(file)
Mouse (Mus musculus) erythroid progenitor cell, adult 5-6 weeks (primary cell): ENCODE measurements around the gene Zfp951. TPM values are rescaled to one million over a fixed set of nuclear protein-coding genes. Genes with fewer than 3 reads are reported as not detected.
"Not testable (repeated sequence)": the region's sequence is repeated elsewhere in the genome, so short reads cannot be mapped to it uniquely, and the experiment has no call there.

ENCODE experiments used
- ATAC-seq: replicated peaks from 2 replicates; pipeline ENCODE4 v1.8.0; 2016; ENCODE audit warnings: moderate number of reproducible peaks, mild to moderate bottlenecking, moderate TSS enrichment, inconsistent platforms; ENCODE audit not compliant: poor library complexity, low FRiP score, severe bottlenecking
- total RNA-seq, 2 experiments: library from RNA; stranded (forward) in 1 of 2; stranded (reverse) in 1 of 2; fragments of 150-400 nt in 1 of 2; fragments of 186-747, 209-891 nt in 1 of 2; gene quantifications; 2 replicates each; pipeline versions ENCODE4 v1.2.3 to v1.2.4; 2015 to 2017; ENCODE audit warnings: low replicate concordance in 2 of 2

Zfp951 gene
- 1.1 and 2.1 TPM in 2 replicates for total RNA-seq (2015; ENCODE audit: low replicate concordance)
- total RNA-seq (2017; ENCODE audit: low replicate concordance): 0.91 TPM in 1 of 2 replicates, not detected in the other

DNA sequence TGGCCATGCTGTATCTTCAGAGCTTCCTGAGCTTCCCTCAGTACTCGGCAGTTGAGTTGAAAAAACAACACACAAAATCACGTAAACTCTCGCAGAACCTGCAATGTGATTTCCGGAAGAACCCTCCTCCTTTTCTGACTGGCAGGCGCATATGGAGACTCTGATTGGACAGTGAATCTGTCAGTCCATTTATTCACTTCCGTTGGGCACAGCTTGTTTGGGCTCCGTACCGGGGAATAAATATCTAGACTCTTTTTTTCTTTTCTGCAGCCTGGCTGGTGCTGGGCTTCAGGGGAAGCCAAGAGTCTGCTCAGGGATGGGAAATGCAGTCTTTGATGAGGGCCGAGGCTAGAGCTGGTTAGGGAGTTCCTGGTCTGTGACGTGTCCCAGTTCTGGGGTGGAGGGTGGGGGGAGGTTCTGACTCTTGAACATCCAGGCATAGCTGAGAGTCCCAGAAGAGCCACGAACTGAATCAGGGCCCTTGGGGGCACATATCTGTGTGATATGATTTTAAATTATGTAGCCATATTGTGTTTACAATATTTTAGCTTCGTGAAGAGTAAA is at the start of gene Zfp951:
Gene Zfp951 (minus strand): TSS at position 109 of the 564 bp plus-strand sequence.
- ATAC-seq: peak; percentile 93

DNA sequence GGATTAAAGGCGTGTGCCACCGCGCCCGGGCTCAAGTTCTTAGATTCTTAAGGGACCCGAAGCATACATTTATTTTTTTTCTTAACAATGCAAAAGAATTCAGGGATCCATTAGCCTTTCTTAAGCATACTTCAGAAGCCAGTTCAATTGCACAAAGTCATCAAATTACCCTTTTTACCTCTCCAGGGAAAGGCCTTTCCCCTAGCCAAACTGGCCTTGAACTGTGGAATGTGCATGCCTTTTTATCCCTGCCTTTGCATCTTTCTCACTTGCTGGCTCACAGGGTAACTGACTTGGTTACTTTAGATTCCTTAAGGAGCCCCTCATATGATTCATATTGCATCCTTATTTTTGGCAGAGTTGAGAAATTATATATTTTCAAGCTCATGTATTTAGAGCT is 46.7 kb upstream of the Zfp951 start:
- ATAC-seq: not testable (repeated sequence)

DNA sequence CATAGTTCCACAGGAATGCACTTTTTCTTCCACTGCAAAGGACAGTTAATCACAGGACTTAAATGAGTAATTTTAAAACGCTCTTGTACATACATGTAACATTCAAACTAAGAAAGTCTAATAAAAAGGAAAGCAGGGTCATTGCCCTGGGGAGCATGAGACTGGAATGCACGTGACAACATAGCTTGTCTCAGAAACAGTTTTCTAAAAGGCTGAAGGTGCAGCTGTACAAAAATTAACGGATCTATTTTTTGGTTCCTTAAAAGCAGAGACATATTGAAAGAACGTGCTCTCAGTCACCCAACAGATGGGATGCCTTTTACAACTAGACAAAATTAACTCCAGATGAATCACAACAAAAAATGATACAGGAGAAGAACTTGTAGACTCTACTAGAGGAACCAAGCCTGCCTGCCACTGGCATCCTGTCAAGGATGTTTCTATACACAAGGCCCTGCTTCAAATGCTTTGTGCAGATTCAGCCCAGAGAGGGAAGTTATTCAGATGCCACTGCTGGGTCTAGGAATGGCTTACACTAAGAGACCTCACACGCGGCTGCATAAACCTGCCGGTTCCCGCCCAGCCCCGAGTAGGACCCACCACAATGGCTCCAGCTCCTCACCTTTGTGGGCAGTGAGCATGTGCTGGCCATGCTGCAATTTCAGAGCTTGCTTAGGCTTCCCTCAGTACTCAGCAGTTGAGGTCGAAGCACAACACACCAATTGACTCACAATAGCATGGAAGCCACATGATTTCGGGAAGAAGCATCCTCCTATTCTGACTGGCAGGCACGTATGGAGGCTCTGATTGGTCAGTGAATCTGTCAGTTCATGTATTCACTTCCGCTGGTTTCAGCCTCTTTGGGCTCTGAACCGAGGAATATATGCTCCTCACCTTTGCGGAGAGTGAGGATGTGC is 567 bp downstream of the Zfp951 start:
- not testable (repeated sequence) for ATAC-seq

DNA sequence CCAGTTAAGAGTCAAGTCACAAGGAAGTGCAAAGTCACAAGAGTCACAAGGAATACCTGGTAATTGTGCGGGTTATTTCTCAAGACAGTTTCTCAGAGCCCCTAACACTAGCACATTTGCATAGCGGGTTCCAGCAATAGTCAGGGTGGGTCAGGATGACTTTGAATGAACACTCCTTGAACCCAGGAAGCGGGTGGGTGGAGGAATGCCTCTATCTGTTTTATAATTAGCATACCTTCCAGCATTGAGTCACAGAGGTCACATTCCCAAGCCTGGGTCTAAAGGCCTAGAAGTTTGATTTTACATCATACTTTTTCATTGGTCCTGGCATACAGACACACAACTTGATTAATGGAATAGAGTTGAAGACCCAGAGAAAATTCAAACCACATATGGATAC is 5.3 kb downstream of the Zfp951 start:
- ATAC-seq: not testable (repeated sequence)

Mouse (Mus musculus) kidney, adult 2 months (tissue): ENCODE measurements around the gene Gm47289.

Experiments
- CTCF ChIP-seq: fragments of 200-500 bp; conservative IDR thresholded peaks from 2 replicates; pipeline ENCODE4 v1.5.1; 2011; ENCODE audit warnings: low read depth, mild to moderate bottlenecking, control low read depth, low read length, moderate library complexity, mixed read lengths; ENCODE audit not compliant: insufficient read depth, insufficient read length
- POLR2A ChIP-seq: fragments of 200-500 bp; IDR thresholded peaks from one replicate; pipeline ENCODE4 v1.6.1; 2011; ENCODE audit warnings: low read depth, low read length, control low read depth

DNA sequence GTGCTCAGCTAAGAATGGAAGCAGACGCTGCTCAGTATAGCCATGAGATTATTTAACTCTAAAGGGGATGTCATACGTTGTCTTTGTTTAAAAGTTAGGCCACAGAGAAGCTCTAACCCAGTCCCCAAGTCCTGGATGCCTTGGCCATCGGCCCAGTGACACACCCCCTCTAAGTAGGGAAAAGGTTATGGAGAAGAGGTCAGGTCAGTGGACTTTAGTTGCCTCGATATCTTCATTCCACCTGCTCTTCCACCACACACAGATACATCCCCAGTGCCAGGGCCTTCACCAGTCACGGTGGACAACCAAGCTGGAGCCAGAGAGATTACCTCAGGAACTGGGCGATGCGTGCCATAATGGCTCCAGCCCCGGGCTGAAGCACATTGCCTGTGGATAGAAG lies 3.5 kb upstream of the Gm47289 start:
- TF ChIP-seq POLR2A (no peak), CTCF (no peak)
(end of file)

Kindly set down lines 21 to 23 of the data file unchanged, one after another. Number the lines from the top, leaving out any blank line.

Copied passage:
- POLR2A ChIP-seq: fragments of 200-500 bp; IDR thresholded peaks from one replicate; pipeline ENCODE4 v1.6.1; 2011; ENCODE audit warnings: low read depth, low read length, control low read depth

DNA sequence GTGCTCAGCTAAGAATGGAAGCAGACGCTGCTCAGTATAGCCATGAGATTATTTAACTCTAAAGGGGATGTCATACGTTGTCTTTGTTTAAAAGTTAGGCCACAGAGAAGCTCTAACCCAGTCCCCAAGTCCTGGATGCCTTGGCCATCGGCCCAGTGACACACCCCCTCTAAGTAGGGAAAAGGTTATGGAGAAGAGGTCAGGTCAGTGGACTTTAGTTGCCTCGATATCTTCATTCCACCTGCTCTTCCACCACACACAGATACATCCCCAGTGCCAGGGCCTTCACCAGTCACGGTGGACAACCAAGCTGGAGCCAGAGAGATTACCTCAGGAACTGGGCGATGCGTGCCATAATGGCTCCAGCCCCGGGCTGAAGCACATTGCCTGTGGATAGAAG lies 3.5 kb upstream of the Gm47289 start:
- TF ChIP-seq POLR2A (no peak), CTCF (no peak)